There are plenty of people (and businesses) who have been somewhat left behind by the rise of the internet and technology. Not everyone has the same level of technical know-how or resources to invest in new infrastructure, so we’re making it easier for small vendors to participate in the new economy.
At a broader scale, we’re helping shape the economy for years to come. There’s a Mexican joke where the punchline is “Sorry, I can’t sell it to you because I will be left without change”. Cash is still such an integral part of our economy and the transition to a cashless society is certainly far slower than many other places. So while we introduce these technological solutions, we’re also helping to provide a cultural shift—we don’t want small business owners to ever fear not having enough change left over after they make a sale.
That certainly sounds like a strong company North Star. You’ve delivered brilliant results, so I have to ask: what’s your formula for success?
There’s definitely no one set formula; it’s a long and often painful process. Every industry and every company is completely unique. Even if you go from working with one airline to its biggest competitor, they’ll have starkly different customers, goals, and capabilities.
Instead, I reiterate to all marketers that finding a winning process for your business takes time, experimentation, and discipline. Keep tinkering and adapting your ways of working until you’re achieving your desired results. The market changes on a daily basis, so there’s this constant state of flux—you never want to remain static for too long.
A lot of people rely upon the mentality that “If the competition is doing X then we need to follow them.” This is wrong on so many levels. First, it means you’ll never be innovators or leaders in your space. Second, it promotes this culture of laziness where you just look for cookie-cutter strategies rather than getting to work creating the best strategies for your individual company.
Why is cash on its way out?
First, it’s ironically pretty expensive to keep cash in circulation—the 2020 currency operating budget in the US is a staggering $877.22 million. Second, it’s inconvenient. Cash can get lost or damaged, you can only get cash in certain places, you have to carry around heavy coins, and businesses need to ensure that they always have the correct allocation of coins and bill so they can give out change. Third, and most important, it’s just unnecessary. If you can automatically pay with your card or even better, with your mobile phone, then why even bother with cash?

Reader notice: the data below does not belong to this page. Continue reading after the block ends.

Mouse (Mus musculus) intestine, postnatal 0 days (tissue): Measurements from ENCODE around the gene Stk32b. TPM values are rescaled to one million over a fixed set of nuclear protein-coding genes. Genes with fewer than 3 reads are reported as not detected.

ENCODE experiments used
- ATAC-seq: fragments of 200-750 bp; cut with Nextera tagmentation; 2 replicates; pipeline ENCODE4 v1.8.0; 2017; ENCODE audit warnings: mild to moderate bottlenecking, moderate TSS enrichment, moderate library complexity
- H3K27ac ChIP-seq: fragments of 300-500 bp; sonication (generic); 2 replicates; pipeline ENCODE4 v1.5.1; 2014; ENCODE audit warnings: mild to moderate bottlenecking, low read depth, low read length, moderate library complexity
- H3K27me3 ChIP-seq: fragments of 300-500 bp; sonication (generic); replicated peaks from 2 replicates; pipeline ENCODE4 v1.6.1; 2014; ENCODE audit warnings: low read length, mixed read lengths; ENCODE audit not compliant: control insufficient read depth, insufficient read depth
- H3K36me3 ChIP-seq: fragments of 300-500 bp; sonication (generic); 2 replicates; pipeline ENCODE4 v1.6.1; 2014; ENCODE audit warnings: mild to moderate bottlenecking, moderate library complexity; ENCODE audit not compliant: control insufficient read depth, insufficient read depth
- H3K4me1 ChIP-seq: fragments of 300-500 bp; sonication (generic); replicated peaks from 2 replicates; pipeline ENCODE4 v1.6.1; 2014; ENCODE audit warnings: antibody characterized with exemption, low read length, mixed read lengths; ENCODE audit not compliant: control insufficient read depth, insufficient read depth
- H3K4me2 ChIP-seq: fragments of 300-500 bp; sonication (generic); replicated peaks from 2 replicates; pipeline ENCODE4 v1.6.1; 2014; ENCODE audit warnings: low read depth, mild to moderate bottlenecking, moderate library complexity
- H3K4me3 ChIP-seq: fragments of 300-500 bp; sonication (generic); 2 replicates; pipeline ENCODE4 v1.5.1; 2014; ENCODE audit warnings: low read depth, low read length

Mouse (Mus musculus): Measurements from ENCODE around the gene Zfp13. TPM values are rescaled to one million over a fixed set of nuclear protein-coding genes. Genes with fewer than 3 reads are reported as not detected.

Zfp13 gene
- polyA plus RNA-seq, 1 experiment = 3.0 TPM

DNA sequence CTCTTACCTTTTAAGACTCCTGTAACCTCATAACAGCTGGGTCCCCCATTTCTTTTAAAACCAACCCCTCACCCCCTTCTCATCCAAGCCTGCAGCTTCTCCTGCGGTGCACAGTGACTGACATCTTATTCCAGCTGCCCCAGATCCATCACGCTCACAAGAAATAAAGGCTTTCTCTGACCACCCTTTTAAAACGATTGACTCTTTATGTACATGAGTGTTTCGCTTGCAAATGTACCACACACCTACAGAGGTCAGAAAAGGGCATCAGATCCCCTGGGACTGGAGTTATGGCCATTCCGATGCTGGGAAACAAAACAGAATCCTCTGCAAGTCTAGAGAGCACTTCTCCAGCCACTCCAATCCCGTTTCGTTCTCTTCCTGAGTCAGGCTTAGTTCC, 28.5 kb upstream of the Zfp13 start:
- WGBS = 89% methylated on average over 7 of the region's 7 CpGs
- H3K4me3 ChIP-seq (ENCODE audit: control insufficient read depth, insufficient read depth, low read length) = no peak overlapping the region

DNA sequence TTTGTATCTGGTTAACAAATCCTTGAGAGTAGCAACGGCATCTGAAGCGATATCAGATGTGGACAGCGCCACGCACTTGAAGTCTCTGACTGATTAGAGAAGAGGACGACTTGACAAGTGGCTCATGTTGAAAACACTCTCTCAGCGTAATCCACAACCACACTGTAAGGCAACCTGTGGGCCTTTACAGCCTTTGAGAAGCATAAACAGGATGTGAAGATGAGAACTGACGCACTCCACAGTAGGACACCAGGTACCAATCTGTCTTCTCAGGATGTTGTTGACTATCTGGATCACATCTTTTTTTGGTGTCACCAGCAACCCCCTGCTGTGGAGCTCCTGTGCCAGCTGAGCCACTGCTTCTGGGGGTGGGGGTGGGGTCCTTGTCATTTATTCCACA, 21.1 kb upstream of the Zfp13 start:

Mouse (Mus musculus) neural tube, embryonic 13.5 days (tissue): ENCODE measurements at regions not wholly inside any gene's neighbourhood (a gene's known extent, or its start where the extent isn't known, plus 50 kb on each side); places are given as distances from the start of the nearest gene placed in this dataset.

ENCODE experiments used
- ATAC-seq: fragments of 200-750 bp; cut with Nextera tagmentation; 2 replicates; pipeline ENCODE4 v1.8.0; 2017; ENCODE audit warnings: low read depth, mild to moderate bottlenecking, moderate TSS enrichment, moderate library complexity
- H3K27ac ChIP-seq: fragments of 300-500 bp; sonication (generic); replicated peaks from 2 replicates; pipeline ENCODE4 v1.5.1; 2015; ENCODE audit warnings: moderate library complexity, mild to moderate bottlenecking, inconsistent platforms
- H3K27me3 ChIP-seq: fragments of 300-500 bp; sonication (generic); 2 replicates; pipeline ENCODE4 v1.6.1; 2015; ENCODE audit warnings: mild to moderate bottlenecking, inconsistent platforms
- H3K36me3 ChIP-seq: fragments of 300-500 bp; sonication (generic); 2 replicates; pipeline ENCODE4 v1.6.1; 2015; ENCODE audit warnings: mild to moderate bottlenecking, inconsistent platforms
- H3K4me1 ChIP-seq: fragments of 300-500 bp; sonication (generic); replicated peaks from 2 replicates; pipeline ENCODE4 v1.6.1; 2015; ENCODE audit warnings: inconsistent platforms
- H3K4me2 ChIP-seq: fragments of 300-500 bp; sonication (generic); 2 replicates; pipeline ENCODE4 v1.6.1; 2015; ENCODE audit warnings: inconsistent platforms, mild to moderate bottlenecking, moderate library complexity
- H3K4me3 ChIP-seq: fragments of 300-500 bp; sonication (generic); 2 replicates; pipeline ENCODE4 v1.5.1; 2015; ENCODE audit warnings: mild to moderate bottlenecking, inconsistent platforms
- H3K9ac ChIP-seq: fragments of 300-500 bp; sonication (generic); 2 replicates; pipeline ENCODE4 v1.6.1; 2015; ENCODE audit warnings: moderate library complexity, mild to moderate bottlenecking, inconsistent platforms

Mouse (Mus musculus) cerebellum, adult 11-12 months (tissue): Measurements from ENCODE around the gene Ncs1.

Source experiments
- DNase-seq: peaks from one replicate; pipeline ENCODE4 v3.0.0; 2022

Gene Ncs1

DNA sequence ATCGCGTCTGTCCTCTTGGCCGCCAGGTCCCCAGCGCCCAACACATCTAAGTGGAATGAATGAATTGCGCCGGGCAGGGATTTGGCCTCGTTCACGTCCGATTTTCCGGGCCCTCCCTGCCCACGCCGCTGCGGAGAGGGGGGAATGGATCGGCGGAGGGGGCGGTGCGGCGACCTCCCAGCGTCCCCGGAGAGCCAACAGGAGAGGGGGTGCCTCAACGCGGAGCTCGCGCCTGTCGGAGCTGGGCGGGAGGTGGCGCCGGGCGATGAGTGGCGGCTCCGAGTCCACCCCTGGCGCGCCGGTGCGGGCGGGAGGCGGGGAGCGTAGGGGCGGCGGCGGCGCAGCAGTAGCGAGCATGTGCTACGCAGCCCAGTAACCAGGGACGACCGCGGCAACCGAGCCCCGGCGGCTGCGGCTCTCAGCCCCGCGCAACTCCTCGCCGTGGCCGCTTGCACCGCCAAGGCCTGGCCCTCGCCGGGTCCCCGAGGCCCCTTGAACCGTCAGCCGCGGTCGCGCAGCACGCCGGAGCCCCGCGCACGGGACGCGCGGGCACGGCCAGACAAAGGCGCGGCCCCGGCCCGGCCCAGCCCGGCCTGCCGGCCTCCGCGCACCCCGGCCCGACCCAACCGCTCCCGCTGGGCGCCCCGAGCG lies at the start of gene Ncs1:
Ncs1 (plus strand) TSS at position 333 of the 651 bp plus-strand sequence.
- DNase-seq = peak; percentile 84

But the transition towards a cashless society isn’t as easy as it might seem. In Mexico, 88% of payments are still made in cash. Electronic money transfers are overly complicated, often requiring an in-person trip to your bank’s local branch. What’s more, an estimated 40% of the Mexican population (roughly 42 million people) don’t even have a bank account—so the transition towards a cashless society might be a case of running before you can walk.
However, the Mexican government recently announced its plans to push forward towards a cashless future and has begun rolling out CoDi—a government-backed mobile banking system that enables users to scan QR codes when making and receiving payments. This will likely push things further along and lead to a further uptake in cashless payments, but for many Mexicans, it arguably heralds an unwelcome change.
Mexico’s informal economy, worth an estimated $6.6 billion, relies largely upon cash. With high bank fees, intermittent internet connectivity in certain parts of the country, and some worries about potential corruption in the financial system, many Mexicans might feel that cash is a safer bet than signing up for a bank account.
As such, there are a variety of factors that KiWi will have to contend with. Widespread cultural change is just as important as the commensurate uptake in innovative technological solutions, so only time will tell how effective they will be in their endeavour to change the way Mexicans pay and think about cash.